Microsoft settles Netscape suit for £500m

Microsoft is to pay £500m to settle outstanding legal action with AOL Time Warner, the owner of Netscape.

Microsoft is to pay £500m to settle outstanding legal action with AOL Time Warner, the owner of Netscape.

This marks the end of the browser wars that erupted at the end of the 1990s as Microsoft battled to get to grips with the development of the Internet.

As part of the deal, AOLTW's America Online Internet division will receive a royalty-free, seven-year licence to use Internet Explorer with AOL's client software, the companies said.

They will also work together to make their respective instant messaging clients work together, though "no time frame has been set for that", Microsoft chairman and chief software architect Bill Gates said.

The industry giants will also collaborate on long-term initiatives for distributing digital media to consumers, and to support new business models for content owners. Microsoft will further provide AOL with a new worldwide distribution channel for software to certain PC users, and provide technical co-operation and information "to ensure the best possible AOL member experience on current and future Microsoft operating systems".

The antitrust suit alleged that Microsoft harmed Netscape's browser business through anticompetitive practices related to the Windows operating system. It was filed after a US District Court ruled that Microsoft engaged in anticompetitive practices in violation of federal antitrust law and illegally used its Windows operating system monopoly.

Using that case and the subsequent appeal ruling that upheld the District Court findings, Netscape argued that Microsoft's practices "resulted in harm to competition and antitrust injury to Netscape in particular".

Industry experts were not surprised at the deal. Analyst David Smith of Gartner said, "We've been on the record predicting that these two companies are far more likely to end up as partners than competitors."

Mark Ostrau, a partner and chair of the antitrust practice at Fenwick & West agreed. "It was in neither party's interest to go through a protracted legal battle here," he said.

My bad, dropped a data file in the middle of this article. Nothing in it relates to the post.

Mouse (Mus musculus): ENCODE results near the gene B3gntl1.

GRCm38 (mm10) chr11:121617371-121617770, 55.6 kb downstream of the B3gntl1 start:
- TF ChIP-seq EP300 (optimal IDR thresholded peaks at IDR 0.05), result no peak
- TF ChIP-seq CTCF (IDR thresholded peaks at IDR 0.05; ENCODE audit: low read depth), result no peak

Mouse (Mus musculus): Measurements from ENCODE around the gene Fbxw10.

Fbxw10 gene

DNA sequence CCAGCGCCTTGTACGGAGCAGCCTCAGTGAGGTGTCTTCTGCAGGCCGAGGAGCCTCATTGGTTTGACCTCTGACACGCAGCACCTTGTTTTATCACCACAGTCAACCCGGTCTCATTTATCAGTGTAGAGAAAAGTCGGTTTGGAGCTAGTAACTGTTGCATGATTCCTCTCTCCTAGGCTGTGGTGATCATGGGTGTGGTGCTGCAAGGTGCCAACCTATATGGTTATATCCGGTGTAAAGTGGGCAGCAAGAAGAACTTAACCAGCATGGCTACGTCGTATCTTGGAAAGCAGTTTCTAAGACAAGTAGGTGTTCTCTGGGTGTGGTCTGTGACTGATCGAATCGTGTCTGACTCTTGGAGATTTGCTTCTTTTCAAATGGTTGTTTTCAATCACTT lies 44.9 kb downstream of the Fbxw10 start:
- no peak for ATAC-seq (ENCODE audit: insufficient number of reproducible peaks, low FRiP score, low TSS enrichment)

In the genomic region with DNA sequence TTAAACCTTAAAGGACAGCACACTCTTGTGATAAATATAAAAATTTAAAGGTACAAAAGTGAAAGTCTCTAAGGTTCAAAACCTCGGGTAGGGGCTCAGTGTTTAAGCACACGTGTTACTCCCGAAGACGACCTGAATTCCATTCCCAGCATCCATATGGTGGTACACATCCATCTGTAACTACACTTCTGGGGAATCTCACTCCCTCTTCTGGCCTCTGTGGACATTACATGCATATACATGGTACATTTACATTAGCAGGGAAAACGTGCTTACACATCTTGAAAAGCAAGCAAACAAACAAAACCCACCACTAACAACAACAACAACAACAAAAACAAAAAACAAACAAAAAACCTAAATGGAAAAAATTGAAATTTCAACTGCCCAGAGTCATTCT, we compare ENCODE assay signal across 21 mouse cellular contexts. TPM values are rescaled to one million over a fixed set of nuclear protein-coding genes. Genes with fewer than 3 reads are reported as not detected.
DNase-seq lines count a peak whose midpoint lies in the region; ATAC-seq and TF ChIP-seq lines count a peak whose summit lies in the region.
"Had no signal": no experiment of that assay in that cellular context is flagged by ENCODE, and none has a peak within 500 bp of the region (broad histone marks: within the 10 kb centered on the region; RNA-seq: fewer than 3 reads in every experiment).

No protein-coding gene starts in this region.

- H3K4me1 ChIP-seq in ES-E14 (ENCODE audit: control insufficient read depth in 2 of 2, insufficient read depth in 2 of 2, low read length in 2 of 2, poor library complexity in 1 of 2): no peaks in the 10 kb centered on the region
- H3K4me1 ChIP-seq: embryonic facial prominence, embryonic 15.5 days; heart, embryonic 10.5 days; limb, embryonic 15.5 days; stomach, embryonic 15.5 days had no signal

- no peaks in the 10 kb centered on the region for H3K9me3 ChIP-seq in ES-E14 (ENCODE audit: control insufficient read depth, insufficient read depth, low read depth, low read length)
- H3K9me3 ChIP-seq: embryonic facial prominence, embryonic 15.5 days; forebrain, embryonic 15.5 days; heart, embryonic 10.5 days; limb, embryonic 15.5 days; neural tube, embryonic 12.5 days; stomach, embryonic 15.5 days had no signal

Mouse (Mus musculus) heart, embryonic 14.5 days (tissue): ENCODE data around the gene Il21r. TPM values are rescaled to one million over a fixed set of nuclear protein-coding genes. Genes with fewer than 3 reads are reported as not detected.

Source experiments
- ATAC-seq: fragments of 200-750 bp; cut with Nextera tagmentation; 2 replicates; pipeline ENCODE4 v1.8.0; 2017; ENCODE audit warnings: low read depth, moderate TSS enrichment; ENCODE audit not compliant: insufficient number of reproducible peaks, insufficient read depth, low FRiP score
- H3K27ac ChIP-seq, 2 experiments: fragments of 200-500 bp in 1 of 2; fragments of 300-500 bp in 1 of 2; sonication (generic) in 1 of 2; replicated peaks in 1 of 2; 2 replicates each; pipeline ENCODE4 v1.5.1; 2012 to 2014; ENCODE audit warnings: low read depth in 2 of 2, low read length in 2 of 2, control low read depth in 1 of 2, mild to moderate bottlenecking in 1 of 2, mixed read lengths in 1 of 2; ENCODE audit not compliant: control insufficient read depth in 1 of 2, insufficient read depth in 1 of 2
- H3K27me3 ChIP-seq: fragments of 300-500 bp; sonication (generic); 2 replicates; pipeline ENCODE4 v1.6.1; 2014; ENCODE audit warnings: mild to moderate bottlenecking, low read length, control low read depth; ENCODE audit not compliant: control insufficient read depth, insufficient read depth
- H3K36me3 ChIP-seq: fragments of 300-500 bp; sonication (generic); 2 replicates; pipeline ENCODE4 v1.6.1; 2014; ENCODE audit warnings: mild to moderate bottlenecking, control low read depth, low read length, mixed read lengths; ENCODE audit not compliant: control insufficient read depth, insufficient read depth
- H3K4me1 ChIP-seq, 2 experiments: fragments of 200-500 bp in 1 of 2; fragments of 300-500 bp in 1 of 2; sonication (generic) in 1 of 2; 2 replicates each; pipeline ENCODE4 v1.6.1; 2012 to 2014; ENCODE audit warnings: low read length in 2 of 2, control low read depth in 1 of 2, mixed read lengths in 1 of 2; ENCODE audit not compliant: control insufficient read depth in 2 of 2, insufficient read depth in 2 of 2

AOL was "staring in the face of a very long and protracted legal battle with Microsoft for which most of the management probably had little appetite. They needed to solve problems today, and this case was not going to be resolved any time soon," Ostrau said. "Microsoft got off cheap," he added.

One aim of the agreement is to develop what the companies call a "digital media environment" that is free from piracy, open to companies across various industries and provides consumers with access to content. AOLTW will use Microsoft's Windows Media 9 Series and future software to create, distribute and play back digital media under a long-term, nonexclusive aspect of the deal.

"We've not been able to get our arms around the piracy issue, and I think by agreeing to work co-operatively together we can begin to … create a world where content can be distributed digitally to consumers," Parsons said during the press conference.

The deal further underlines AOLTW's move away from technology development, said Matt Rosoff, an analyst with Directions on Microsoft. "I think that AOL's current management is not interested in being a technology company," he said.

Nancy Weil and Robert McMillan write for IDG News Service

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